Propeller Health Takes Off With Digital Tracker for Asthma

All of the recent household cleaning and holiday decorating can set off an asthma attack, as some sufferers from the disease may have learned over the last month if they’ve been keeping careful daily records of their symptoms.

Many people, however, fail to scrupulously note down each time they reach for their rescue inhalers. That lack of data was frustrating to David Van Sickle, a former epidemiology service officer with the Centers for Disease Control and Prevention, and former academic researcher. Van Sickle knew that patients who understand what triggers their attacks – plants, dusty ornaments, cleaning products, exercise, workplace chemicals – could avoid emergency room visits and hospitalizations,

“You should basically live symptom-free, with current medications,” Van Sickle said.

While still a post-doctoral student at the University of Wisconsin School of Medicine and Public Health, Van Sickle started working on a project to harness digital technology that would make symptom diaries easier for patients to keep. In 2010, he and two experienced IT entrepreneurs co-founded the Madison, Wis., based company they originally called Asthmapolis, and recently renamed Propeller Health. The company’s mobile-connected recordkeeping service now covers both asthma and chronic obstructive pulmonary disease (COPD), which are often treated with the same medications.

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P style=”LINE-HEIGHT: normal”>The core of the Propeller Health platform is a data-collecting device that snaps onto one end of a medication inhaler. The Propeller sensor takes note every time the user takes a dose of medicine from the inhaler. It stores the time-stamped information, and wirelessly transmits it either to the user’s smart phone or to a Qualcomm base station plugged into the wall at home. When a smart phone is near enough to get the data immediately, its GPS sensor adds the location where the dose was needed. The Propeller platform then searches online sources such as the Weather Channel for possible environmental triggers in the neighborhood, Van Sickle said.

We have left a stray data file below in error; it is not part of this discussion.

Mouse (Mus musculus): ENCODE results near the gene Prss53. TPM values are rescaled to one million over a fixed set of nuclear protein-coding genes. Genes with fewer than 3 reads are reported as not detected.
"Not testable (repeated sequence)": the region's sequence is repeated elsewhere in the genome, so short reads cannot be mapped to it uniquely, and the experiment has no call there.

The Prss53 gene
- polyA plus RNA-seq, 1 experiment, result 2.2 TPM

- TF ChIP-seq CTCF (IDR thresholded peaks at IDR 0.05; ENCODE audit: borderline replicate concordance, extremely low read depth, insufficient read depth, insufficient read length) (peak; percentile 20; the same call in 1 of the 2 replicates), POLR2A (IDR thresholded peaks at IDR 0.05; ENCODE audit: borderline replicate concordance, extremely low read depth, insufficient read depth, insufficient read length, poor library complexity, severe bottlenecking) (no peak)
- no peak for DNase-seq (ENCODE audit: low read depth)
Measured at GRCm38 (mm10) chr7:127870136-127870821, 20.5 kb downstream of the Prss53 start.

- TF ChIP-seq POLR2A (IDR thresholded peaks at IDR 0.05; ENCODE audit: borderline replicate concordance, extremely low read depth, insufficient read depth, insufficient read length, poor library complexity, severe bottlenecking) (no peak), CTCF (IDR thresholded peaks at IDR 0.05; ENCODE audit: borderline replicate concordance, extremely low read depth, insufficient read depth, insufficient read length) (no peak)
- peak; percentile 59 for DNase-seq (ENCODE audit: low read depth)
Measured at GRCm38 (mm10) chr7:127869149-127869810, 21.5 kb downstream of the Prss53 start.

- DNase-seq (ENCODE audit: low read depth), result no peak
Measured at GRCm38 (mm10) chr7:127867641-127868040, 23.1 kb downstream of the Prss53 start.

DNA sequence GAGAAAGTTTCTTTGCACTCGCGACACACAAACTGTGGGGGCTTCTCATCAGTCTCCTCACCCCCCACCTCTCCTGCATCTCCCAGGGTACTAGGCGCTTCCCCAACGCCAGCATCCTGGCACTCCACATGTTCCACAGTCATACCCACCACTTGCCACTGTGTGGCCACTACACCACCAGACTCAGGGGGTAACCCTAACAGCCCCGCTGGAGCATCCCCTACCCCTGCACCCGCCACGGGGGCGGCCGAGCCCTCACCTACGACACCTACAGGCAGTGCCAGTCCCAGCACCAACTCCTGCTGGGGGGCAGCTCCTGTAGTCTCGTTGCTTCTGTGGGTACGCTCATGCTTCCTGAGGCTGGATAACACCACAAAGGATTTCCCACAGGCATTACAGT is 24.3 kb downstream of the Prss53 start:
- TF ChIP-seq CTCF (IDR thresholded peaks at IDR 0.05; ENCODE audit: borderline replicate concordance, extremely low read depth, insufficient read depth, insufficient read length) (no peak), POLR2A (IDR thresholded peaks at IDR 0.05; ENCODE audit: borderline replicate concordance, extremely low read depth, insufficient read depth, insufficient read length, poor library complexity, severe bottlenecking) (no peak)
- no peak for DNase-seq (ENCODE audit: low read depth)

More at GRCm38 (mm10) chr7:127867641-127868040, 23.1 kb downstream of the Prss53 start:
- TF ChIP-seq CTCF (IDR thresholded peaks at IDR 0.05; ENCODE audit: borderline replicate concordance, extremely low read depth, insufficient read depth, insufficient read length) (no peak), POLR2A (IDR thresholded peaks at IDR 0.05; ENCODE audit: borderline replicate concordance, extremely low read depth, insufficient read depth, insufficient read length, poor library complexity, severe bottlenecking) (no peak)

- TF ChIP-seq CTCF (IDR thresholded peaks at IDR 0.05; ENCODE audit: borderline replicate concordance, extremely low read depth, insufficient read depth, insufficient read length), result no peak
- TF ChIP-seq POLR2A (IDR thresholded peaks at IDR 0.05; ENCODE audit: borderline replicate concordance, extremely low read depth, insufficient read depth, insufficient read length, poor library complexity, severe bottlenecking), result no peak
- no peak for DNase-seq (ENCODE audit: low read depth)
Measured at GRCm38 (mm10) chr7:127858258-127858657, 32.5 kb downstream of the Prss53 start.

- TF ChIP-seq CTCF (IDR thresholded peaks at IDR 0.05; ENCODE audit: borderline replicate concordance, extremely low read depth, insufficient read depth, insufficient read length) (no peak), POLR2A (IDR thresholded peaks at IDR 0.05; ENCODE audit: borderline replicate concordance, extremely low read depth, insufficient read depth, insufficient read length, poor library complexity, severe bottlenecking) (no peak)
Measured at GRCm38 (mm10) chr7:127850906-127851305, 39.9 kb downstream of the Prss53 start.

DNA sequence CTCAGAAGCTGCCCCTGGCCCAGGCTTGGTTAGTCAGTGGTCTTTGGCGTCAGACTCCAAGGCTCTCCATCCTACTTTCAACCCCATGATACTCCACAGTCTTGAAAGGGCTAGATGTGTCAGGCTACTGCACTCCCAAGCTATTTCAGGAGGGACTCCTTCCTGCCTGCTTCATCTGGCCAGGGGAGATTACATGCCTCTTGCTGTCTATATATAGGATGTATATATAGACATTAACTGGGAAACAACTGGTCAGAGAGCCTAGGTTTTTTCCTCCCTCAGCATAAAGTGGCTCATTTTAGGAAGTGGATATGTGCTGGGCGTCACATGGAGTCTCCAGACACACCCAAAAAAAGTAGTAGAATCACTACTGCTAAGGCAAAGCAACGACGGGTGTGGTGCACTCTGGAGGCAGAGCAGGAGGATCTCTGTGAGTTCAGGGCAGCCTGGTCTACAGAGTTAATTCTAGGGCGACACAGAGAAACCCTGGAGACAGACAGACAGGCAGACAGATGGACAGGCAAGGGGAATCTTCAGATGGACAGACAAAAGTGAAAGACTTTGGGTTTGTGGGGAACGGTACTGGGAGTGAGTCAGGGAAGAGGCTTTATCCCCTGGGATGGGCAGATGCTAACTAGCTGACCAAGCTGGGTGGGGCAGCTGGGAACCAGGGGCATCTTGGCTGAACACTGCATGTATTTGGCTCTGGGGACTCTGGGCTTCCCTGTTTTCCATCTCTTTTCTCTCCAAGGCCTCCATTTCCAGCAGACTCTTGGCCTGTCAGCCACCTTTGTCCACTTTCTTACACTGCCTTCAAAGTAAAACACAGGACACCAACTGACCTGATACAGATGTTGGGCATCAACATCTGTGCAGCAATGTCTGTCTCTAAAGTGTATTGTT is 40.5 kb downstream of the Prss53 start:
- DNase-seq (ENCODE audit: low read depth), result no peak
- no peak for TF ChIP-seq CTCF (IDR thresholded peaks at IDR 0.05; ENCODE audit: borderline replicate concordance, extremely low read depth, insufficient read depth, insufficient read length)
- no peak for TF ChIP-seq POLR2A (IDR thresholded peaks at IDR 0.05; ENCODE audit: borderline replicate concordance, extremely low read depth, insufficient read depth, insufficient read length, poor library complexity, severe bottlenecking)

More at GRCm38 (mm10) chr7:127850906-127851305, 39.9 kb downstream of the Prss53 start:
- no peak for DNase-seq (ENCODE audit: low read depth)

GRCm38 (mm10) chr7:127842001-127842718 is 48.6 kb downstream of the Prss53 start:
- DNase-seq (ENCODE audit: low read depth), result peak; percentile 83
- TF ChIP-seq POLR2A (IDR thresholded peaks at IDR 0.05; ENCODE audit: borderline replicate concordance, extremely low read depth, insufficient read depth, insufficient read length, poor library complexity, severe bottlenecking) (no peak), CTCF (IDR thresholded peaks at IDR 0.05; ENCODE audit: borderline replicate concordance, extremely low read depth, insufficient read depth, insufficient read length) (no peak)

Patients receive individualized messages from Propeller Health, through their own online page, e-mails, text messages, or even snail-mail letters, to help them understand the patterns behind their daily symptoms and use of medications. The system might issue alerts when a patient enters a place where it would be advisable to take a preventive dose of rescue medication, for example.

Users can also opt to share the Propeller data with their doctors and family members. Doctors receive messages when the data suggest that a patient’s illness isn’t well controlled by their current drug regimen. The goal is to make sure patients have the prescriptions they need, and to remind them if they miss a dose. The company’s inhaler device and patient support platform received FDA clearance in July 2012.

“Controller therapy is chronically underprescribed in the US,” Van Sickle says.

But prescribing doctors may be flying blind when their patients keep spotty records, lose their symptom diaries, or inaccurately reconstruct their health histories during their occasional office visits, Van Sickle said. Propeller Health hopes to improve those interactions between patients and doctors, he said.

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